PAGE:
The Fed’s favoured measure of inflation accelerated in January with markets now fully pricing 25bp moves in March, May and June. We agree that this is the most likely path ahead, but it will be painful for the household sector, coming at a time when real incomes are squeezed by inflation, borrowing costs continue to rise and lending conditions are tightening
Inflation shows little sign of slowing
The acceleration in the Federal Reserve’s favoured measure of inflation, the core personal consumer expenditure deflator, is a big story. It rose 0.6% month-on-month versus expectations of a 0.4% print and is also above the 0.4% increase reported by the core CPI report. There were upside revisions too, which means the year-on-year rate has ticked up to 4.7% from 4.6%, above the 4.3% rate expected. This will ensure the Federal Reserve mantra of ongoing hikes continues with 25bp moves in March, May and June fully priced by markets. Talk of a potential 50bp move at the March Federal Open Market Committee meeting can’t be completely discounted, although we don’t think they will carry through with it.
US inflation measures (ex food and energy (YoY%))
Meanwhile, personal incomes didn’t rise quite as much as expected, up 0.6% month-on-month. The consensus was for a 1% gain because of the annual uprating of social security benefits by 9%, but there was a 2.7% MoM drop in farm income while “other benefits” fell 15.5%. Real personal spending rose 1.1% MoM as expected. We will see weaker prints in February and March, but consumer spending is still likely to grow in the 3.5-4% annualised range in the first quarter of this year.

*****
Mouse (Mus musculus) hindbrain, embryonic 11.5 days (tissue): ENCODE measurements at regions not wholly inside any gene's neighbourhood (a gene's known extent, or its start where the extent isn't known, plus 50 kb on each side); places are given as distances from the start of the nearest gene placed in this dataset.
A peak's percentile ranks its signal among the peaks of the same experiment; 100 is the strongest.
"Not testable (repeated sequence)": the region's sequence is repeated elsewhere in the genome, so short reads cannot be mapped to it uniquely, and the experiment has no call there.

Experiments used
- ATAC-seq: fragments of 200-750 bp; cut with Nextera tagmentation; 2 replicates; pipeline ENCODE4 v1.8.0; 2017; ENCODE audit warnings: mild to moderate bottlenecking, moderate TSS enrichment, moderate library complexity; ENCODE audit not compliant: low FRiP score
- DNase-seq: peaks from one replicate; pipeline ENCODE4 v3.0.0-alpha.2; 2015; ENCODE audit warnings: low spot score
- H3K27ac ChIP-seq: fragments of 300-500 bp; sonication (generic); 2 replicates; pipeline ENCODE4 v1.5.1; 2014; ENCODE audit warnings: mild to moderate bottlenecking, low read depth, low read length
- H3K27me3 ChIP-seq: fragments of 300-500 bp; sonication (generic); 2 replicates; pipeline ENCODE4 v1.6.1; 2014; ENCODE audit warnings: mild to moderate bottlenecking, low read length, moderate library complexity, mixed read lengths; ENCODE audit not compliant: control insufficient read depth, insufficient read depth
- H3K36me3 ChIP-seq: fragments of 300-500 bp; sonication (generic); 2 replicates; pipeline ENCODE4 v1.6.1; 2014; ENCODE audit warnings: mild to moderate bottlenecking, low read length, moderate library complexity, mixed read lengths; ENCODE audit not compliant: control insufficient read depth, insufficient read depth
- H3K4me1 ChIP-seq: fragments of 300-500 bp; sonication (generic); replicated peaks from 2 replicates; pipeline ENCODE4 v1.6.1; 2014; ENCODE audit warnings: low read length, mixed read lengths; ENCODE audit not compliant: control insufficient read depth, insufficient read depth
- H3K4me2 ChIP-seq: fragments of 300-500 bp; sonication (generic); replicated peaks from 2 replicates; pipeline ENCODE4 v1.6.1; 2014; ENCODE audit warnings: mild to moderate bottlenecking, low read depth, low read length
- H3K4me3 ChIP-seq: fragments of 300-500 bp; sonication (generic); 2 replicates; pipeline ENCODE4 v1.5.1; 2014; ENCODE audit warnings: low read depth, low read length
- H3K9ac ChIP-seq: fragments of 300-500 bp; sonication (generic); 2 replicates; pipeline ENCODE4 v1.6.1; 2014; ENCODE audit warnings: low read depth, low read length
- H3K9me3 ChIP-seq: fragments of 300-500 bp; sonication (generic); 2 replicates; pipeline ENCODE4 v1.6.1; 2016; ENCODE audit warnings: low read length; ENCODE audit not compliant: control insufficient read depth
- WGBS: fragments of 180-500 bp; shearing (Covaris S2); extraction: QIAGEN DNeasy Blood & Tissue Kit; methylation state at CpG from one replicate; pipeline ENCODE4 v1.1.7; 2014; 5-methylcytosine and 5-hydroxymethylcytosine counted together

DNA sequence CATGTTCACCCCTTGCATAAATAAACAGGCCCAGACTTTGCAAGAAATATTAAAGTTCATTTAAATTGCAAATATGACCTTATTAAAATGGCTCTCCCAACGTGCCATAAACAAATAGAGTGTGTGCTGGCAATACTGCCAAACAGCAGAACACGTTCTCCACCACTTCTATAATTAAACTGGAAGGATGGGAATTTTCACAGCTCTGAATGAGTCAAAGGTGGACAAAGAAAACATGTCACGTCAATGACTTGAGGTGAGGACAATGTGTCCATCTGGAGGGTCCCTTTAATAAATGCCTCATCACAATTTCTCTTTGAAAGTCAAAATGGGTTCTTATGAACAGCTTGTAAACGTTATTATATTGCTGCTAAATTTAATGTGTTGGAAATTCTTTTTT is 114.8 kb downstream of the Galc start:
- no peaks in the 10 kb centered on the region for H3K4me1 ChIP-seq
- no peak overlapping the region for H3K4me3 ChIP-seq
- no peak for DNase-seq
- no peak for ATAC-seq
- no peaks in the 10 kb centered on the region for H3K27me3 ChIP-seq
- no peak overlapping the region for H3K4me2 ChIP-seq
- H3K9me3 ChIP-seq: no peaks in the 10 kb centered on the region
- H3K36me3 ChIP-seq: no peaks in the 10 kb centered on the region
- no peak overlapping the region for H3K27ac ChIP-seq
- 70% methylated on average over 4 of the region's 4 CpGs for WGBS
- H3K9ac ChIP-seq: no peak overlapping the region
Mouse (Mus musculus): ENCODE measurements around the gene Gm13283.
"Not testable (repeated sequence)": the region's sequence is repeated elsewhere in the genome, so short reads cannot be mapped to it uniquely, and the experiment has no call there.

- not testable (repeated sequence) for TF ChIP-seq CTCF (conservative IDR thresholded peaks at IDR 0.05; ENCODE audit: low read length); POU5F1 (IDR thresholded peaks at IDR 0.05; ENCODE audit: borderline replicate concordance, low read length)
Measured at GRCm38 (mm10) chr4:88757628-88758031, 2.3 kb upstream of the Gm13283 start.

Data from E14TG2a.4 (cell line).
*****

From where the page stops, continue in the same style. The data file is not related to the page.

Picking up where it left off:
Household savings ratio and debt service ratio (% of household disposable income)
Household finances are under pressure though
The combination of decent income growth, rising spending and robust inflation means March and May rate hikes are very likely and we have to accept that a further move in June is more likely than not. Our caution centres on the combination of squeezed real incomes, rising interest rates and tightening lending conditions all happening at the same time. Household saving ratios are now well below pre-pandemic levels while the proportion of income spent on servicing the debts on consumer loans is at the highest since 2009 (the chart above measures them as a percentage of household disposable income).
This hints at financial pressures on the household sector and this will increasingly bite as we go through the year. It will only get worse if those lay-off announcements keep coming, which could lead to the economy slowing sharply in coming quarters, opening the door for a path to lower interest rates from the fourth quarter.